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Examining the immunomodulatory properties of mesenchymal stromal cells in health and disease

  • Full or part time
  • Application Deadline
    Applications accepted all year round
  • Self-Funded PhD Students Only
    Self-Funded PhD Students Only

Project Description

We seek a PhD candidate of outstanding ability to join a developing and active research team at The University of Birmingham led by Dr Helen McGettrick. Our research concentrates on the concept that changes in the characteristics of the tissue and/or circulating leukocytes are key in the switch from self-limiting to persistent inflammation as seen in e.g. rheumatoid arthritis. The focus of our research is to develop a more complete understanding of the pathways regulating leukocyte entry and exit from inflamed tissue in health and disease.

Mesenchymal stromal cells (MSC) have immunomodulatory capabilities. They display distinct spatial identities that govern their behaviour and allow them to establish tissue-specific ‘address-codes’ [1]. It is these address-codes that actively regulate the recruitment of leukocytes to inflamed sites and their subsequent behaviour (reviewed [2]). MSC achieve these effects, in part, by conversing with neighbouring vascular endothelial cells (EC) to influence their ability to support leukocyte adhesion [2]. Indeed, we have previously reported that healthy dermal fibroblasts and mesenchymal stem cells potently down-regulate the responsiveness of EC to cytokines, suppressing leukocyte recruitment in an IL-6 and TGF- dependent manner [3, 4]. In contrast, we have shown that rheumatoid synovial fibroblasts activate EC to inappropriately recruit leukocytes [3, 5], whilst simultaneously blocking leukocyte apoptosis [6]. Thus MSC are capable of generating and supporting persistent infiltrates in disease conditions. Consequently, each inflammatory response is contextual, defined by the phenotype of the MSC at the site in question. Understanding the pathways influencing MSC function has potential for development of therapeutic strategies that mimic the actions of 'healthy' MSC or inhibit their pathogenic transformation, to manipulate inflammatory responses in disease.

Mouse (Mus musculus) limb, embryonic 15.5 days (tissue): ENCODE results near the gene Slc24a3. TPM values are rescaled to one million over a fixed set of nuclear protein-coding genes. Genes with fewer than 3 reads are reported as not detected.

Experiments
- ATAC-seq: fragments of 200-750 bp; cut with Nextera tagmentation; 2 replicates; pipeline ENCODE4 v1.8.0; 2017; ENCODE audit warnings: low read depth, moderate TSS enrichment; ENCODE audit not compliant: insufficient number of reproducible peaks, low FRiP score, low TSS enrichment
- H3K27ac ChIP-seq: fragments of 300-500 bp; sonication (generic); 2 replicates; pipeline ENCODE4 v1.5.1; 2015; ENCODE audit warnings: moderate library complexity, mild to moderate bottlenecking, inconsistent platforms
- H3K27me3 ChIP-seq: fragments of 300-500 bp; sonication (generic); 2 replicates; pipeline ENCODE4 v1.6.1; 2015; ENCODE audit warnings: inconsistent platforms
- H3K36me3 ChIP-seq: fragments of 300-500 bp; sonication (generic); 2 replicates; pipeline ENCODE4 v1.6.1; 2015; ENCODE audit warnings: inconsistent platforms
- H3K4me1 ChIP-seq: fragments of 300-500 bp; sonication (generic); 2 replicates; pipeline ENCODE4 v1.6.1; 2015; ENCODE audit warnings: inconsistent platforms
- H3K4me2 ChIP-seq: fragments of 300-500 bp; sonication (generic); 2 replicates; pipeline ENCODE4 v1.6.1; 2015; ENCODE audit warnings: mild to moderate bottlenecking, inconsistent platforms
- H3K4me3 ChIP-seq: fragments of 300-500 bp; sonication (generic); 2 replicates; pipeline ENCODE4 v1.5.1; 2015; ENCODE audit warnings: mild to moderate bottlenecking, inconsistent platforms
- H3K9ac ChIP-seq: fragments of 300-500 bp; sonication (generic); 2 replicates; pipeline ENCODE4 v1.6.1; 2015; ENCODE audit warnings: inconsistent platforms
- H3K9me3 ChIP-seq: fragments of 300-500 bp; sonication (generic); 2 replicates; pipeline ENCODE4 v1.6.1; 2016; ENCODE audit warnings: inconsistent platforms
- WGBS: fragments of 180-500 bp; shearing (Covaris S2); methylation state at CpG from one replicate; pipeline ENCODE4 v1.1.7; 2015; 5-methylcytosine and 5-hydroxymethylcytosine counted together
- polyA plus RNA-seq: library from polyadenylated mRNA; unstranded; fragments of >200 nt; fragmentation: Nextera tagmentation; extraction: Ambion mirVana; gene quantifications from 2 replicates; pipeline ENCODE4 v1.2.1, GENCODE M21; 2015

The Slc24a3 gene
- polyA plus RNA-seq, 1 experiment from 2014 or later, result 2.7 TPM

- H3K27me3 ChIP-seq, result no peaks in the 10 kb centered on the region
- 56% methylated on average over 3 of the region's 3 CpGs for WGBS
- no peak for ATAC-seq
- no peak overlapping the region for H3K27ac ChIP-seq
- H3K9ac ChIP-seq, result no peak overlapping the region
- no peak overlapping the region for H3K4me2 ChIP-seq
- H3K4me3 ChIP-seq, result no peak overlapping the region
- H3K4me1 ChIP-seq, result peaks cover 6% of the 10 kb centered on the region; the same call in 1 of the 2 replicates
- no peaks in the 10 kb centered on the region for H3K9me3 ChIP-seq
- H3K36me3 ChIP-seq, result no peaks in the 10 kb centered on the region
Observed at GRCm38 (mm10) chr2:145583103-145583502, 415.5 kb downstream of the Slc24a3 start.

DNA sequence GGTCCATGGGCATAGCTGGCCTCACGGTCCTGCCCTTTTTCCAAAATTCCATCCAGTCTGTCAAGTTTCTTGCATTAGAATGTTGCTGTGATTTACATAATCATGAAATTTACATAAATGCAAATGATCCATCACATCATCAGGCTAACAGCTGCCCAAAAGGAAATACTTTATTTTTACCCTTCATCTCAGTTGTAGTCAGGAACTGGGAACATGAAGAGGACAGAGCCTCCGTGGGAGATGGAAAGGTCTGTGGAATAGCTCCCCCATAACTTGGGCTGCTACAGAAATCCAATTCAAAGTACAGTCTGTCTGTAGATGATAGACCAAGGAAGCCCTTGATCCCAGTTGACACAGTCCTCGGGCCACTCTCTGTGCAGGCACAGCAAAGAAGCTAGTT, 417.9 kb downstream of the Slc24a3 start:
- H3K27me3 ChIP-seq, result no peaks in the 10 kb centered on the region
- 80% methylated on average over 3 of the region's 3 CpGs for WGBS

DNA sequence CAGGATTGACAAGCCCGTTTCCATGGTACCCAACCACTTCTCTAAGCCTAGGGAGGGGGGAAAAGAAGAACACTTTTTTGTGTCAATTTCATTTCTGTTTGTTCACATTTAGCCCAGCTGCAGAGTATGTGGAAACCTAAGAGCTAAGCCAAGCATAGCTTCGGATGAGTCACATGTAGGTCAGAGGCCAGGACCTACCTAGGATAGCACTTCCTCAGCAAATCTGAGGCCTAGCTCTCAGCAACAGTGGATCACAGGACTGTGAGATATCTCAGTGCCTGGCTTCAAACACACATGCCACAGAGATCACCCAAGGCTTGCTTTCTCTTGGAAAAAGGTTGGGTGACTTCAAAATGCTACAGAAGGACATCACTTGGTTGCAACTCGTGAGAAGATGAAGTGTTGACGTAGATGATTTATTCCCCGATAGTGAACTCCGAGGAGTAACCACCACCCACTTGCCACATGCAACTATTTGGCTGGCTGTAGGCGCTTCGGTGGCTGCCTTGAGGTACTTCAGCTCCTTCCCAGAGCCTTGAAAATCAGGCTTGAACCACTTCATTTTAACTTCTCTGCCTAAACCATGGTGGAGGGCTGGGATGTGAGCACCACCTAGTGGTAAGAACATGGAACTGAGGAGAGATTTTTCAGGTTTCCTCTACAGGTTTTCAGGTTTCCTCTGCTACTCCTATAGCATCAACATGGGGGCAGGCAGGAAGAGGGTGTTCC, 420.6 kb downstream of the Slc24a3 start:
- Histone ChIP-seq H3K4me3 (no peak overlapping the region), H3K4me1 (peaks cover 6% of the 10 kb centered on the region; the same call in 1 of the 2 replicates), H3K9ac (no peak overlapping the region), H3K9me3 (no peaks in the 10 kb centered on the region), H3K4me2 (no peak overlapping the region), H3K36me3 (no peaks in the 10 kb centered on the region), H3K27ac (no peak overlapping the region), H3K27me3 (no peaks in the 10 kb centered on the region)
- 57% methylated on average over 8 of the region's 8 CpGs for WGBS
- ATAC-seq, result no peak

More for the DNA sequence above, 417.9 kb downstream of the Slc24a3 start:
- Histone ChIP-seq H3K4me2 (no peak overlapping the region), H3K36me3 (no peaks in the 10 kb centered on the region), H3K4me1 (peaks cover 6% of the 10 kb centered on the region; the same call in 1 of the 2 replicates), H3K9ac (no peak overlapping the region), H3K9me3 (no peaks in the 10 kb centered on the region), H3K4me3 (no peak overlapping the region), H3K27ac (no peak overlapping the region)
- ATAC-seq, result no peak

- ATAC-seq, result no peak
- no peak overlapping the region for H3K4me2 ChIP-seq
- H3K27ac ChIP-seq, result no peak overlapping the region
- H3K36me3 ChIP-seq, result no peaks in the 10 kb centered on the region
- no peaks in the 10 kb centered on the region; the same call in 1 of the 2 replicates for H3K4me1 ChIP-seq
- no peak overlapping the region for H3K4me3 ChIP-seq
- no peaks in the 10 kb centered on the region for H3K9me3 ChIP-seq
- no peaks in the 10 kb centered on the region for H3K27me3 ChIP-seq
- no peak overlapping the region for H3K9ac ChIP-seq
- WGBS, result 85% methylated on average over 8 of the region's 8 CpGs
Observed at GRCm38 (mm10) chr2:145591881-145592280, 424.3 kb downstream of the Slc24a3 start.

The project will be based on unique multi-cellular in vitro models that incorporate primary human MSC and endothelial cells, with the view to applying findings to in vivo pre-clinical models of inflammation and/or the generation of in silico simulations as required. The student will be integrated into the multidisciplinary Leukocyte Trafficking Research Group at the University of Birmingham (http://www.birmingham.ac.uk/leukocyte-trafficking). We collaborate closely with research groups in the Centre for Translational Inflammation Research located within University Hospital Birmingham and the Centre for Cardiovascular Sciences, as well as members of The Systems Science for Health initiative (http://www.birmingham.ac.uk/research/activity/ssfh/index.aspx).

To apply please submit your CV and a covering letter/e-mail.

Funding Notes

Applications are invited from self-funding applicants only. Overseas applicants will need to meet the UoB English requirements which are IELTS of 7.0 overall with no less than 6.5 in any band or Pearson Academic test.

References

1 Parsonage et al. Trends Immunol 2005;26:150-6.
2 McGettrick et al. J Leukoc Biol 2012.
3 McGettrick et al. Eur J Immunol 2009;39:98-107.
4 Luu et al. STEM CELLS 2013;31:2690-702.
5 Lally et al. Arthritis Rheum 2005;52:3460-649.
6 Filer et al. Arthritis & Rheumatism 54(7):2096-108, 2006.

How good is research at University of Birmingham in Clinical Medicine?

FTE Category A staff submitted: 164.15

Research output data provided by the Research Excellence Framework (REF)

Click here to see the results for all UK universities

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